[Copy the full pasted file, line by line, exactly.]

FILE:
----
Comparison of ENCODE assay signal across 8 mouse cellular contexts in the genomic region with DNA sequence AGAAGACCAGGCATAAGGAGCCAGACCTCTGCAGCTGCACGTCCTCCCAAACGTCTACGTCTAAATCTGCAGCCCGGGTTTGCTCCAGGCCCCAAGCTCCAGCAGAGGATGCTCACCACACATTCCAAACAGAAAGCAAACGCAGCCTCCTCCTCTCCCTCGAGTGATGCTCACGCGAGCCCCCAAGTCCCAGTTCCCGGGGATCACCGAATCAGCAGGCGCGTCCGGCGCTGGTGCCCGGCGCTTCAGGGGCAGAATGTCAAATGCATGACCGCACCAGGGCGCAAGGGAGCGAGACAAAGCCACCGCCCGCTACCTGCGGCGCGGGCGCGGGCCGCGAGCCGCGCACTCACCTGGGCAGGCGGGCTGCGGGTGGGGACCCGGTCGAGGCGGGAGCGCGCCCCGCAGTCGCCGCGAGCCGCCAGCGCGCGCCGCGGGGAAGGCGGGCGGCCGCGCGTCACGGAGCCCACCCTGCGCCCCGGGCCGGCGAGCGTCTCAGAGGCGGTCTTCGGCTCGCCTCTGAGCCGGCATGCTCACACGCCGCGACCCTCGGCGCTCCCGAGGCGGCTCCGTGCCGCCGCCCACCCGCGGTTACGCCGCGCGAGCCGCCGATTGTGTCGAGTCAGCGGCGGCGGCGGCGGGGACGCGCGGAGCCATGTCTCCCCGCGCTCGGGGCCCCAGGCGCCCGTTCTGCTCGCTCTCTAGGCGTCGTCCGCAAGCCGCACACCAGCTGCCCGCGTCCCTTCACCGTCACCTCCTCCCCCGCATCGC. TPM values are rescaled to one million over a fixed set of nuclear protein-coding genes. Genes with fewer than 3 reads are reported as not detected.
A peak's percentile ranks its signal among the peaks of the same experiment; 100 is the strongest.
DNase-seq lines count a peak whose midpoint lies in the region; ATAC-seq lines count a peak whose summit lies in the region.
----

Comparison of ENCODE assay signal across 8 mouse cellular contexts in the genomic region with DNA sequence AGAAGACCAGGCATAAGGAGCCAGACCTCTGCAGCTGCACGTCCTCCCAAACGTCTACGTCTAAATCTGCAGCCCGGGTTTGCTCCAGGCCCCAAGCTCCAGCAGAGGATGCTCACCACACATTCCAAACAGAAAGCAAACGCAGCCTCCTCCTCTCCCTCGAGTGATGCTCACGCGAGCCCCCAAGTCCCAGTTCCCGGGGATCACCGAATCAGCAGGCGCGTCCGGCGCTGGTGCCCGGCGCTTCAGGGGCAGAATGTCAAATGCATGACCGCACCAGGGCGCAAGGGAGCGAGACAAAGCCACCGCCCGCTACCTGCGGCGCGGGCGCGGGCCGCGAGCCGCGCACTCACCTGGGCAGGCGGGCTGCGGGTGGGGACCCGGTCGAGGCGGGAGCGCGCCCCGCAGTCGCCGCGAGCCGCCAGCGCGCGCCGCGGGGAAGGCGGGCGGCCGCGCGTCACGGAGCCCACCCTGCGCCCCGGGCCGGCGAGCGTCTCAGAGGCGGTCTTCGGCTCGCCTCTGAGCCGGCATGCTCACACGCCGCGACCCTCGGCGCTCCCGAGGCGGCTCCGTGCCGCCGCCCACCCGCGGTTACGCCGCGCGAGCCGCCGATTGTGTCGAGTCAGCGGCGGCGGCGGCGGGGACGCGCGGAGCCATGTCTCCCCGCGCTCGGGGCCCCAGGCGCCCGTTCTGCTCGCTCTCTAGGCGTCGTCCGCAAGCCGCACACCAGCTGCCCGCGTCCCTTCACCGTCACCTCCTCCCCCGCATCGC. TPM values are rescaled to one million over a fixed set of nuclear protein-coding genes. Genes with fewer than 3 reads are reported as not detected.
A peak's percentile ranks its signal among the peaks of the same experiment; 100 is the strongest.
DNase-seq lines count a peak whose midpoint lies in the region; ATAC-seq lines count a peak whose summit lies in the region.